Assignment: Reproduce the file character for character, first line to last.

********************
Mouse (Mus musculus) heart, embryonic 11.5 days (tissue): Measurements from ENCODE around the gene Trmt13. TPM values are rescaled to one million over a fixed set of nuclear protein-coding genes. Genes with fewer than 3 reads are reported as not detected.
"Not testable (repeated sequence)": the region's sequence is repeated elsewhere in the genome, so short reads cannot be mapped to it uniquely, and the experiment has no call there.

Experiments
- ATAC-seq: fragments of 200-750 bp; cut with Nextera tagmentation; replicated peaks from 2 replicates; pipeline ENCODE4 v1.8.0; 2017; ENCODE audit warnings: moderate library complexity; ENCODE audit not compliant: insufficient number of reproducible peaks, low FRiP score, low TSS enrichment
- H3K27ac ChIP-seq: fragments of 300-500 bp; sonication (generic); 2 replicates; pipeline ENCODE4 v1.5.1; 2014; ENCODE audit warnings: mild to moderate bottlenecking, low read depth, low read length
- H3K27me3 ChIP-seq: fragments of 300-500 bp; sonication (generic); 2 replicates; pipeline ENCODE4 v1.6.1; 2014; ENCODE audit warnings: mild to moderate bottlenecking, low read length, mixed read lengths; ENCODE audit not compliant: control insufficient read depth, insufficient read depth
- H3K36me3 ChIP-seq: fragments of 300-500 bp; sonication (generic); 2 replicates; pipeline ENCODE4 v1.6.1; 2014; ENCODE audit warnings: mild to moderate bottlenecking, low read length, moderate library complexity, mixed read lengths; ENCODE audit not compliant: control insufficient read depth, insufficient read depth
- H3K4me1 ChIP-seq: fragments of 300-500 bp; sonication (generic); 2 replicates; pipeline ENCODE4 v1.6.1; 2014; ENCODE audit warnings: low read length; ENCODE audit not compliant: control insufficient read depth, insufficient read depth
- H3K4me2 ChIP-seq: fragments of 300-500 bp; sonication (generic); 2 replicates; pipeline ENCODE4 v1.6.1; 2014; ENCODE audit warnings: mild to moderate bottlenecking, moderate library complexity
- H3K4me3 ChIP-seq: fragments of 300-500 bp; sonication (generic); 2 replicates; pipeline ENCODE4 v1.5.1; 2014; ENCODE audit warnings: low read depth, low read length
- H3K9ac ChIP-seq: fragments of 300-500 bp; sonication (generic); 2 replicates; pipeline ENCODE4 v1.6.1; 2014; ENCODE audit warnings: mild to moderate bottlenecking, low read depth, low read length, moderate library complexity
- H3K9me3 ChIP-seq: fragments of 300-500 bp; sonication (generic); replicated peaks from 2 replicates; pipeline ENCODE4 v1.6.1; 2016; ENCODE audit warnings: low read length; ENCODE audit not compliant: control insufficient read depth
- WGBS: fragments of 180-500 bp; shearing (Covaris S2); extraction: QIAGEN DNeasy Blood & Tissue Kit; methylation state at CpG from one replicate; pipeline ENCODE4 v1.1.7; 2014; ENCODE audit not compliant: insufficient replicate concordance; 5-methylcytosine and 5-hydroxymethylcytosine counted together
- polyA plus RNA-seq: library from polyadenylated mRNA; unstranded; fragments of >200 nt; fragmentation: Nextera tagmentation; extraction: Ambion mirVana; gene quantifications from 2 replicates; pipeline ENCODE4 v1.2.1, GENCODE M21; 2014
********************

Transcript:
Mouse (Mus musculus) heart, embryonic 11.5 days (tissue): Measurements from ENCODE around the gene Trmt13. TPM values are rescaled to one million over a fixed set of nuclear protein-coding genes. Genes with fewer than 3 reads are reported as not detected.
"Not testable (repeated sequence)": the region's sequence is repeated elsewhere in the genome, so short reads cannot be mapped to it uniquely, and the experiment has no call there.

Experiments
- ATAC-seq: fragments of 200-750 bp; cut with Nextera tagmentation; replicated peaks from 2 replicates; pipeline ENCODE4 v1.8.0; 2017; ENCODE audit warnings: moderate library complexity; ENCODE audit not compliant: insufficient number of reproducible peaks, low FRiP score, low TSS enrichment
- H3K27ac ChIP-seq: fragments of 300-500 bp; sonication (generic); 2 replicates; pipeline ENCODE4 v1.5.1; 2014; ENCODE audit warnings: mild to moderate bottlenecking, low read depth, low read length
- H3K27me3 ChIP-seq: fragments of 300-500 bp; sonication (generic); 2 replicates; pipeline ENCODE4 v1.6.1; 2014; ENCODE audit warnings: mild to moderate bottlenecking, low read length, mixed read lengths; ENCODE audit not compliant: control insufficient read depth, insufficient read depth
- H3K36me3 ChIP-seq: fragments of 300-500 bp; sonication (generic); 2 replicates; pipeline ENCODE4 v1.6.1; 2014; ENCODE audit warnings: mild to moderate bottlenecking, low read length, moderate library complexity, mixed read lengths; ENCODE audit not compliant: control insufficient read depth, insufficient read depth
- H3K4me1 ChIP-seq: fragments of 300-500 bp; sonication (generic); 2 replicates; pipeline ENCODE4 v1.6.1; 2014; ENCODE audit warnings: low read length; ENCODE audit not compliant: control insufficient read depth, insufficient read depth
- H3K4me2 ChIP-seq: fragments of 300-500 bp; sonication (generic); 2 replicates; pipeline ENCODE4 v1.6.1; 2014; ENCODE audit warnings: mild to moderate bottlenecking, moderate library complexity
- H3K4me3 ChIP-seq: fragments of 300-500 bp; sonication (generic); 2 replicates; pipeline ENCODE4 v1.5.1; 2014; ENCODE audit warnings: low read depth, low read length
- H3K9ac ChIP-seq: fragments of 300-500 bp; sonication (generic); 2 replicates; pipeline ENCODE4 v1.6.1; 2014; ENCODE audit warnings: mild to moderate bottlenecking, low read depth, low read length, moderate library complexity
- H3K9me3 ChIP-seq: fragments of 300-500 bp; sonication (generic); replicated peaks from 2 replicates; pipeline ENCODE4 v1.6.1; 2016; ENCODE audit warnings: low read length; ENCODE audit not compliant: control insufficient read depth
- WGBS: fragments of 180-500 bp; shearing (Covaris S2); extraction: QIAGEN DNeasy Blood & Tissue Kit; methylation state at CpG from one replicate; pipeline ENCODE4 v1.1.7; 2014; ENCODE audit not compliant: insufficient replicate concordance; 5-methylcytosine and 5-hydroxymethylcytosine counted together
- polyA plus RNA-seq: library from polyadenylated mRNA; unstranded; fragments of >200 nt; fragmentation: Nextera tagmentation; extraction: Ambion mirVana; gene quantifications from 2 replicates; pipeline ENCODE4 v1.2.1, GENCODE M21; 2014